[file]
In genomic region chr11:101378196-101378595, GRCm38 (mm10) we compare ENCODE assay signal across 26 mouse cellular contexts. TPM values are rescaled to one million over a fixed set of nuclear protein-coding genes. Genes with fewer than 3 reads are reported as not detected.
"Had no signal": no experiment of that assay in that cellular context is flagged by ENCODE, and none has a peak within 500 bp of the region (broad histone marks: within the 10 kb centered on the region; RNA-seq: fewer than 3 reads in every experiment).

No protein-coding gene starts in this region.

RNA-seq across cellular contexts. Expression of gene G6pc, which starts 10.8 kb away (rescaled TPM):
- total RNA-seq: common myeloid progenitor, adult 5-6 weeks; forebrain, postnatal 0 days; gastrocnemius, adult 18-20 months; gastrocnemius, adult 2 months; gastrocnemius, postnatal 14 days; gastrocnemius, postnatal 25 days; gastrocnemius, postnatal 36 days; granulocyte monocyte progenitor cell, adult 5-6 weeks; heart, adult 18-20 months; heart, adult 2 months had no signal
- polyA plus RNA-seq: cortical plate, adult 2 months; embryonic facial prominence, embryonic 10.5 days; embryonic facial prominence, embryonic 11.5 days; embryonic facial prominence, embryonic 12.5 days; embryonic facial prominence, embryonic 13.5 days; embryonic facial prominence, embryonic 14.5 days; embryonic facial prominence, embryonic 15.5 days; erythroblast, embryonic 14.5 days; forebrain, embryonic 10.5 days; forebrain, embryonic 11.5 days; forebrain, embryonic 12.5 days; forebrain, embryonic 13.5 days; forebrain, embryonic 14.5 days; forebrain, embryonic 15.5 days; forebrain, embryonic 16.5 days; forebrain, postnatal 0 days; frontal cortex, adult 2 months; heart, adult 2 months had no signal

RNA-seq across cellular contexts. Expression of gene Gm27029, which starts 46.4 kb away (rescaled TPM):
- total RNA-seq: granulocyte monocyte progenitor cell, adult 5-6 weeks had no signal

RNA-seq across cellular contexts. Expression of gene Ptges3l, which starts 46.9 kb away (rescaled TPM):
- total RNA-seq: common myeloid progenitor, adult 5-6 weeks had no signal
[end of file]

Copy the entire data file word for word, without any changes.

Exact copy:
In genomic region chr11:101378196-101378595, GRCm38 (mm10) we compare ENCODE assay signal across 26 mouse cellular contexts. TPM values are rescaled to one million over a fixed set of nuclear protein-coding genes. Genes with fewer than 3 reads are reported as not detected.
"Had no signal": no experiment of that assay in that cellular context is flagged by ENCODE, and none has a peak within 500 bp of the region (broad histone marks: within the 10 kb centered on the region; RNA-seq: fewer than 3 reads in every experiment).

No protein-coding gene starts in this region.

RNA-seq across cellular contexts. Expression of gene G6pc, which starts 10.8 kb away (rescaled TPM):
- total RNA-seq: common myeloid progenitor, adult 5-6 weeks; forebrain, postnatal 0 days; gastrocnemius, adult 18-20 months; gastrocnemius, adult 2 months; gastrocnemius, postnatal 14 days; gastrocnemius, postnatal 25 days; gastrocnemius, postnatal 36 days; granulocyte monocyte progenitor cell, adult 5-6 weeks; heart, adult 18-20 months; heart, adult 2 months had no signal
- polyA plus RNA-seq: cortical plate, adult 2 months; embryonic facial prominence, embryonic 10.5 days; embryonic facial prominence, embryonic 11.5 days; embryonic facial prominence, embryonic 12.5 days; embryonic facial prominence, embryonic 13.5 days; embryonic facial prominence, embryonic 14.5 days; embryonic facial prominence, embryonic 15.5 days; erythroblast, embryonic 14.5 days; forebrain, embryonic 10.5 days; forebrain, embryonic 11.5 days; forebrain, embryonic 12.5 days; forebrain, embryonic 13.5 days; forebrain, embryonic 14.5 days; forebrain, embryonic 15.5 days; forebrain, embryonic 16.5 days; forebrain, postnatal 0 days; frontal cortex, adult 2 months; heart, adult 2 months had no signal

RNA-seq across cellular contexts. Expression of gene Gm27029, which starts 46.4 kb away (rescaled TPM):
- total RNA-seq: granulocyte monocyte progenitor cell, adult 5-6 weeks had no signal

RNA-seq across cellular contexts. Expression of gene Ptges3l, which starts 46.9 kb away (rescaled TPM):
- total RNA-seq: common myeloid progenitor, adult 5-6 weeks had no signal